Lawrence Berkeley National Lab's (LBNL) Climate & Ecosystems Division has an opening for a Climate Postdoctoral Scholar to join the team.
In this exciting role, you will combine data synthesis, ecological theory, and numerical model development to explore the dynamics of California and western US ecosystems under a changing climate and fire regime. You will test and apply a vegetation demographic model that resolves fire effects on forest structure and composition, to explore feedbacks and interactions between fire behavior, vegetation dynamics, climate change, and management practices over both historical and future periods.
What You Will Do:
Application of the FATES-SPITFIRE model across site-level and regional domains.
Testing of model sensitivity to uncertainty in wildfire processes, plant traits, climate, disturbance history, hydrologic environment, and land management.
Statistical analyses of fire behavior and effects data, forest census and other vegetation data, and hydrological data, and comparison to model results.
Exploration of coupled changes to vegetation structure and fire behavior under alternate climate and management scenarios for both the historical and future periods.
Prepare and submit publications to peer-reviewed journals.
Share results in group meetings, seminars, etc.
What is Required:
Ph.D. in relevant field (e.g., fire ecology, climate science, ecology, ecosystem science, forestry, hydrology).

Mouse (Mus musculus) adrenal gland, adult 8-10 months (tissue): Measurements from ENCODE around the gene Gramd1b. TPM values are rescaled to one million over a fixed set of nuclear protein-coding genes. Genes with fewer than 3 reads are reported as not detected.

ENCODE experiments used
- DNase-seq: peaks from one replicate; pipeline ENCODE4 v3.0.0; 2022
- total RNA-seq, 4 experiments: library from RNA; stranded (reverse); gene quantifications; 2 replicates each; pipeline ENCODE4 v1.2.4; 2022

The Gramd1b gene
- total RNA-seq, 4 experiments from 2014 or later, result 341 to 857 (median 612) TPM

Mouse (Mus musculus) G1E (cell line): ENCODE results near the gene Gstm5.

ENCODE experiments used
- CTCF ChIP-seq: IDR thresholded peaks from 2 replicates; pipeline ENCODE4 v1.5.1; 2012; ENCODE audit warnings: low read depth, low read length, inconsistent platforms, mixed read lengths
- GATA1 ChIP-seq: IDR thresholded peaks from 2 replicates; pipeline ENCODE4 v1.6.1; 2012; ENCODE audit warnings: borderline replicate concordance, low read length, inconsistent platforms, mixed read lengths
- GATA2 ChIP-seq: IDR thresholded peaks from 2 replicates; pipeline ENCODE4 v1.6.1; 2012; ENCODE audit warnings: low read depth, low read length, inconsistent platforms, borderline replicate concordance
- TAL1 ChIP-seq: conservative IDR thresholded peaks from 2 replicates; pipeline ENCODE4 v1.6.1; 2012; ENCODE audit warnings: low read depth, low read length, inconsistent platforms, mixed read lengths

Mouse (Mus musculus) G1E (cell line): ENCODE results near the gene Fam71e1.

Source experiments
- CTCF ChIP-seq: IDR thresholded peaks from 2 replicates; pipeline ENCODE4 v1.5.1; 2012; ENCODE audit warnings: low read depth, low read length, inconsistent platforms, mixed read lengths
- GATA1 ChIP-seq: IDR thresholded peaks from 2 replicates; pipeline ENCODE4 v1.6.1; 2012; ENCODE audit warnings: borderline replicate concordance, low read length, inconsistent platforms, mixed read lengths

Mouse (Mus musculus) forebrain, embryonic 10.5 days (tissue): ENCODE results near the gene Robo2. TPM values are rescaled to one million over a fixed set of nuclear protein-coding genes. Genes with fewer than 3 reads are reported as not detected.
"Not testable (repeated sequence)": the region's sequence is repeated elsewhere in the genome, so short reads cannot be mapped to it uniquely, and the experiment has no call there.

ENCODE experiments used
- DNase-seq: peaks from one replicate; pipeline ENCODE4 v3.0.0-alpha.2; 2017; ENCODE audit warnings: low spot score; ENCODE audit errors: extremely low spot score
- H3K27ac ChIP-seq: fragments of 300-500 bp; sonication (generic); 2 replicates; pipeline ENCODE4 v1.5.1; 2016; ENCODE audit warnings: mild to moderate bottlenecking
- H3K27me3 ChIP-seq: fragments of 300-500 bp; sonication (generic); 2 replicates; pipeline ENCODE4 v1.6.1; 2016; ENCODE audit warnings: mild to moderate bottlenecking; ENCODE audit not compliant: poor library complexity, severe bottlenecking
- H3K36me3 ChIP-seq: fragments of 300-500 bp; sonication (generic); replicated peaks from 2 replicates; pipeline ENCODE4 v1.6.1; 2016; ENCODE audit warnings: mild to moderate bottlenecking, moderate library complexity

Proficient coding skills in, at a minimum, data analysis languages (Python, R, matlab, etc), and ideally, also in compiled languages such as Fortran.
Knowledge of and interest in wildfire, carbon cycle and ecological science concepts.
Experience with analysis of both observational and model-derived datasets.
Ability to understand and use state-of-the-art land-surface and vegetation demography models.
Evidence of ability to publish research results in peer-reviewed journals.
Ability and desire to work within an integrated, multi-institution team whose activities span from field research to Earth system model development.
Experience working with one of the following class of models: land surface models, terrestrial biosphere models, individual-based/gap models, hydrological models, ecosystem models, vegetation demographic models.
Prior research on wildfire.
For full consideration, please apply by November 10, 2020.
This is a full-time, 1 year, postdoctoral appointment with the possibility of renewal based upon satisfactory job performance, continuing availability of funds and ongoing operational needs. You must have less than 4 years of paid postdoctoral experience. Salary for Postdoctoral positions depends on years of experience post-degree.
This position is represented by a union for collective bargaining purposes.
Salary will be predetermined based on postdoctoral step rates.
This position may be subject to a background check. Any convictions will be evaluated to determine if they directly relate to the responsibilities and requirements of the position. Having a conviction history will not automatically disqualify an applicant from being considered for employment.
Diversity, equity, and inclusion are core values at Berkeley Lab. Our excellence can only be fully realized by faculty, students, and staff who share our commitment to these values. Successful candidates for our faculty positions will demonstrate evidence of a commitment to advancing equity and inclusion.